On a side note: cats can decimate wildlife, and that’s something bird lovers can get pretty mad about.

Back at home, I started searching for advice on the topic. Most animal welfare groups, from the Humane Society to the SPCA, agreed: cats should stay indoors, both for their welfare and that of local wildlife.

For awhile, we kept Ahab indoors, but even with daily playing — more stimulation —  it seemed like her mood worsened.

“She’s a little life form, and we know what happens to people when they’re in prison — it’s really not good for your mental state,” Woolly said. “It’s always a toss-up between keeping her safe and not letting her outside, but having a cat that’s depressed and unhappy and might act out a bit, and having a cat that has the freedom to enjoy life.”

So we decided to consult some real experts, starting with self-proclaimed “cat daddy” — and host of the Animal Planet show, “My Cat from Hell” — Jackson Galaxy.

“I feel like it’s a parenting choice,” Galaxy said. “Is there a part of your cat’s life that is not fulfilled by being outside? The answer is yes. But on the other hand, there’s the straight-up fact that if you just let them just go outdoors, that will significantly shorten their lives, period.”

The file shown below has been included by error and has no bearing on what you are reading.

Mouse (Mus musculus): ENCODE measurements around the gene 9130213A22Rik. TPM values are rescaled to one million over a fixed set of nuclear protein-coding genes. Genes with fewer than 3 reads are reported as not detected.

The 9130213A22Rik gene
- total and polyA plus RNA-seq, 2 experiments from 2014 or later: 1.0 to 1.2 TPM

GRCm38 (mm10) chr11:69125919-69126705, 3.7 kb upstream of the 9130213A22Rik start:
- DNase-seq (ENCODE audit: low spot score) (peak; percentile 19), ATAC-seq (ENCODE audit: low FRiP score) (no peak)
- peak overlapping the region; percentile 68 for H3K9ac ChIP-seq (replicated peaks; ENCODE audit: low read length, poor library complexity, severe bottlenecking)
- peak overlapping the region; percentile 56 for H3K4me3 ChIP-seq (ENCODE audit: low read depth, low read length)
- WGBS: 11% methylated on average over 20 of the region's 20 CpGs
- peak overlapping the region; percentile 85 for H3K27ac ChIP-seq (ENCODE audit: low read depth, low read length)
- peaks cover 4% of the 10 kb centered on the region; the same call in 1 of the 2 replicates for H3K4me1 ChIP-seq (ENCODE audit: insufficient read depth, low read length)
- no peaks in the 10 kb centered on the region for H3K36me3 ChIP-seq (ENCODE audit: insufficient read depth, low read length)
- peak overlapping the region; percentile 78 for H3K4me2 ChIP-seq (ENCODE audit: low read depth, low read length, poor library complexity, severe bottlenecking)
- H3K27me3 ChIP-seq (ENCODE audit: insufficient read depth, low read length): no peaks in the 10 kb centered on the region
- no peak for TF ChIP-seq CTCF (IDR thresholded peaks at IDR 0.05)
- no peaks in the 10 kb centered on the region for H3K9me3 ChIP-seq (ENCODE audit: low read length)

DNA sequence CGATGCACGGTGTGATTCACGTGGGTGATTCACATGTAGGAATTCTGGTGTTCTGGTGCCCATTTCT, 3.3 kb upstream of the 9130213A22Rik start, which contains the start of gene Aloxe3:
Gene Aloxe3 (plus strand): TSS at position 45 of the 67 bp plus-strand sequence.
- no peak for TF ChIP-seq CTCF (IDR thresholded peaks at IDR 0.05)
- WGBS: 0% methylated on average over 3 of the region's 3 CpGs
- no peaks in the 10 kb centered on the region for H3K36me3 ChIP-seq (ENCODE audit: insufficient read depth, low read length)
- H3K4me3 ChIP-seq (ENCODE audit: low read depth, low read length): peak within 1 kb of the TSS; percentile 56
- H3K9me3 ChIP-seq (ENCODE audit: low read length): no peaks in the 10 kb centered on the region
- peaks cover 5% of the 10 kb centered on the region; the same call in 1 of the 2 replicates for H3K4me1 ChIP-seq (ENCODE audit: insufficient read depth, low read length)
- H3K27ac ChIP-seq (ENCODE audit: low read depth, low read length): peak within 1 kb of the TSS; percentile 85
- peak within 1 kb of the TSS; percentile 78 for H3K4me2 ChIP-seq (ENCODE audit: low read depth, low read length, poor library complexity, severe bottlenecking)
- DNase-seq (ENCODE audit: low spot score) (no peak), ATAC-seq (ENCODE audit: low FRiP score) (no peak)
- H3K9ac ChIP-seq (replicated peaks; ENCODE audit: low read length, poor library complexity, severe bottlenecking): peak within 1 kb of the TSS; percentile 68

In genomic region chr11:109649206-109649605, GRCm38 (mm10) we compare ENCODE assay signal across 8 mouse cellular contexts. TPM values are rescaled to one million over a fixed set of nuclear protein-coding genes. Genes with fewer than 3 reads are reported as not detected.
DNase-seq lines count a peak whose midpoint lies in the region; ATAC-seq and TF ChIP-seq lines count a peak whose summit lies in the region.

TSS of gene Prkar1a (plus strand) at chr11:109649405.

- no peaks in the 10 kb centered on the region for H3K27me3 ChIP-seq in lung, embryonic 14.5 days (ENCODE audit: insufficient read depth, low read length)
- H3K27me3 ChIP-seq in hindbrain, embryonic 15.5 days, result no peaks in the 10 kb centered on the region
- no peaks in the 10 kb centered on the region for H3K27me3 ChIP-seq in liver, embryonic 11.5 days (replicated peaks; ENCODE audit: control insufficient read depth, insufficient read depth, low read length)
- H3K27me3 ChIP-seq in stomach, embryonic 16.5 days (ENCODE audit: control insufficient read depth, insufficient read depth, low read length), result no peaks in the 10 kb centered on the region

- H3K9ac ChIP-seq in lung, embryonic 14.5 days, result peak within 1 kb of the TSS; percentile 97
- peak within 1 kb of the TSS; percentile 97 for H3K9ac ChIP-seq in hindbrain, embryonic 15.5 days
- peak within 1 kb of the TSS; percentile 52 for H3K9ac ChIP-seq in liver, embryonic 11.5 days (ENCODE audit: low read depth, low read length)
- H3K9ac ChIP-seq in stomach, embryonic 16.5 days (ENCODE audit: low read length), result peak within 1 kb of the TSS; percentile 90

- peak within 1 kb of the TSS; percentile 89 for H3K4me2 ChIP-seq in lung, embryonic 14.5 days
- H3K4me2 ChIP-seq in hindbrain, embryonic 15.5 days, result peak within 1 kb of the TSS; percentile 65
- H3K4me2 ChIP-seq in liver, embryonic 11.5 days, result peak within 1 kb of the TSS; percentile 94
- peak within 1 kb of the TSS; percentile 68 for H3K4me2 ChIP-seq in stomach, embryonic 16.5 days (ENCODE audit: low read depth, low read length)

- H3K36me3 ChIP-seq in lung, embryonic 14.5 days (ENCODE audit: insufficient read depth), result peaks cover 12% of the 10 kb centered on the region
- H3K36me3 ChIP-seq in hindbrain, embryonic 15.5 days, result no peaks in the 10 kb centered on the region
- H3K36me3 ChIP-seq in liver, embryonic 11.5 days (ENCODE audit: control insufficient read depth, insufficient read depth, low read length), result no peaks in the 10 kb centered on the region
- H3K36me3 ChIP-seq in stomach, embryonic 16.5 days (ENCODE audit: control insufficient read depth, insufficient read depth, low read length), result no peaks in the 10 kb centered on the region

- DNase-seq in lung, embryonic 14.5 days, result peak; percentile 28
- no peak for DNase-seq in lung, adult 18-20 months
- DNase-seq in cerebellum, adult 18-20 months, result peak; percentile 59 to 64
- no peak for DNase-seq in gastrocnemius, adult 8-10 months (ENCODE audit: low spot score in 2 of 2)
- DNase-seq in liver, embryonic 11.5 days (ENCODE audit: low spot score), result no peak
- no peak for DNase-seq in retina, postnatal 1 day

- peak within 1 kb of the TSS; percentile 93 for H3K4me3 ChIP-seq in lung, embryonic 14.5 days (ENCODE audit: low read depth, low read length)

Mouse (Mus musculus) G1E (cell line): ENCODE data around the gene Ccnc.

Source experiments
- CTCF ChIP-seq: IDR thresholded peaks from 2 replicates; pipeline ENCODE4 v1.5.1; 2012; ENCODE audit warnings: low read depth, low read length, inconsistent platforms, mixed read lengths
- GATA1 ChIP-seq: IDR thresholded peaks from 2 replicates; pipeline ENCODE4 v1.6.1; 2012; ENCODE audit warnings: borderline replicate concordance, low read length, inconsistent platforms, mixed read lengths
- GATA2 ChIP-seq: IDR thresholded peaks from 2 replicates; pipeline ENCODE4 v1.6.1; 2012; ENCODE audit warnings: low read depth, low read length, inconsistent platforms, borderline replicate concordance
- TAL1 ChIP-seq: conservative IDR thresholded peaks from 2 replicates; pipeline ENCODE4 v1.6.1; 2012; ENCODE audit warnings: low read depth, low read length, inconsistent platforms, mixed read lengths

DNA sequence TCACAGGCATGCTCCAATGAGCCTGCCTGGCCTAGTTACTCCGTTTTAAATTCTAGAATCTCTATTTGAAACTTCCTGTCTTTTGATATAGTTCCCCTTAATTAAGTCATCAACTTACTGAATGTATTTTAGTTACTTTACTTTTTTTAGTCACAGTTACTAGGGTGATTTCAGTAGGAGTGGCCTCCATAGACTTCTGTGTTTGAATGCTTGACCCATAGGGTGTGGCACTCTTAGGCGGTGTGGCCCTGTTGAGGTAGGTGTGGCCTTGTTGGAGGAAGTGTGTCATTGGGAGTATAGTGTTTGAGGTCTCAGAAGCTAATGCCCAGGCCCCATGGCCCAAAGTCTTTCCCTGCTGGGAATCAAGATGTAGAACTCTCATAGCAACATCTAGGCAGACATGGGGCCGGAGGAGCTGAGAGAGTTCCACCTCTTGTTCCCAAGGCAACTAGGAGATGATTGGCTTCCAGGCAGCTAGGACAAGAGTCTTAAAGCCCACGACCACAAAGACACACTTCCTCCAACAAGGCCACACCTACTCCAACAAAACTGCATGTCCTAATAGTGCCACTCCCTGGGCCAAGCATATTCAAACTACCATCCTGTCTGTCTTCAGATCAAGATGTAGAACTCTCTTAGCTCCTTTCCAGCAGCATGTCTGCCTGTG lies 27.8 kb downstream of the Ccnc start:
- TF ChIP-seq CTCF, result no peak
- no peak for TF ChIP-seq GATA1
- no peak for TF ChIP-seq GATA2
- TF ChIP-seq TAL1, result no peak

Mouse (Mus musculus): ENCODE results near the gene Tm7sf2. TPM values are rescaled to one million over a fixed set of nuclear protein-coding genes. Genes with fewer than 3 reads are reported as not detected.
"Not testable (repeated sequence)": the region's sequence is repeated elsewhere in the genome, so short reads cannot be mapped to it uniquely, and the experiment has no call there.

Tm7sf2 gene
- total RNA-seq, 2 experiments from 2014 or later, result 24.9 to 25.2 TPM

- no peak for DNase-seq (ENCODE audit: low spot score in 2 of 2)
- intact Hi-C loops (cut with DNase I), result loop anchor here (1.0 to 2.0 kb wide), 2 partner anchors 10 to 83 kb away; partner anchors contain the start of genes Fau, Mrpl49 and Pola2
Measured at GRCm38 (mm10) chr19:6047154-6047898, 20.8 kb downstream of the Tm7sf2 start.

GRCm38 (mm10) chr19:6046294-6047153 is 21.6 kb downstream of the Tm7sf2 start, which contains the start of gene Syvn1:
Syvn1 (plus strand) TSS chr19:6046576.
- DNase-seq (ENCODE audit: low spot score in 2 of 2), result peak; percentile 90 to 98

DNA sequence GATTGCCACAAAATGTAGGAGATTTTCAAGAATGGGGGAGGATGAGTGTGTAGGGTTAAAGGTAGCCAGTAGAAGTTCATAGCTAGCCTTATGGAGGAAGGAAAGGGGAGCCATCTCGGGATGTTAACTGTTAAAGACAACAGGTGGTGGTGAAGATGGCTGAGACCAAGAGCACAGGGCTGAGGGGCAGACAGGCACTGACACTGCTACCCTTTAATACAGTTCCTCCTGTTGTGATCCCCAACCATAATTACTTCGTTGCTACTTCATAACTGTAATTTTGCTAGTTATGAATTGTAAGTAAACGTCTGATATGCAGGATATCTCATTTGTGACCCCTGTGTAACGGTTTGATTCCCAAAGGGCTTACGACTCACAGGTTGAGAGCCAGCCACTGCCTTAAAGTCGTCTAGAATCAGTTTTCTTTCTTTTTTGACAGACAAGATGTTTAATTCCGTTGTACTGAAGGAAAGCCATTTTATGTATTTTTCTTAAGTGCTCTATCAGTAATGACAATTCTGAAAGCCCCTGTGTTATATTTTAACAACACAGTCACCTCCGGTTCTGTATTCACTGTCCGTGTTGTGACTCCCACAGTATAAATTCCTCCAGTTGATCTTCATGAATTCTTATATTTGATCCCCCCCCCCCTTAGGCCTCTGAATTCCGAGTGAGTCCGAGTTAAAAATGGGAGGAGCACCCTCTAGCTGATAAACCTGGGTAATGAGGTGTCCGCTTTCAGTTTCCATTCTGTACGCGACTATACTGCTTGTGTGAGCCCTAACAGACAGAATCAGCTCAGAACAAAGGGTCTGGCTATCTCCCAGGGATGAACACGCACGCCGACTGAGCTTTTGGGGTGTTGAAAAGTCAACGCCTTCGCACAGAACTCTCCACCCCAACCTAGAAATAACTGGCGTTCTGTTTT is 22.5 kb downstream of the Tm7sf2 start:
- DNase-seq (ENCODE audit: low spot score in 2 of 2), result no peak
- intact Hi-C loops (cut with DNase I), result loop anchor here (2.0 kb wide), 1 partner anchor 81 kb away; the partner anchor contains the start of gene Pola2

Still, Galaxy, who’s a cat behaviorist, says depression and anxiety are real risks for an indoor cat that isn’t getting its needs adequately met.

“I think that depression and anxiety for a prey animal, like a cat, comes from not having the outlet of what I call the raw cat,” Galaxy said. “Raw cat” is his term for a feline’s hunting instinct.

“From a DNA standpoint, they are programmed to wake up and catch, kill and eat,” Galaxy said. “As a human, if you knew you were on this planet to do one thing, and that one thing you were not permitted to do, you would also be anxious and depressed.”

Cat behaviorist Pam Johnson-Bennett also points to the imperative of the prey drive.

“They call it the seeking circuit — it releases the dopamine, it makes them feel good, so it’s a part of who they are,” she said. “And you can provide that indoors. The dopamine will still be released if you’re dangling a toy and playing with your cat. It doesn’t have to be a real mouse.”

The problem, according to cat welfare researcher Candace Croney, is that a lot of cats don’t get that kind of daily stimulation.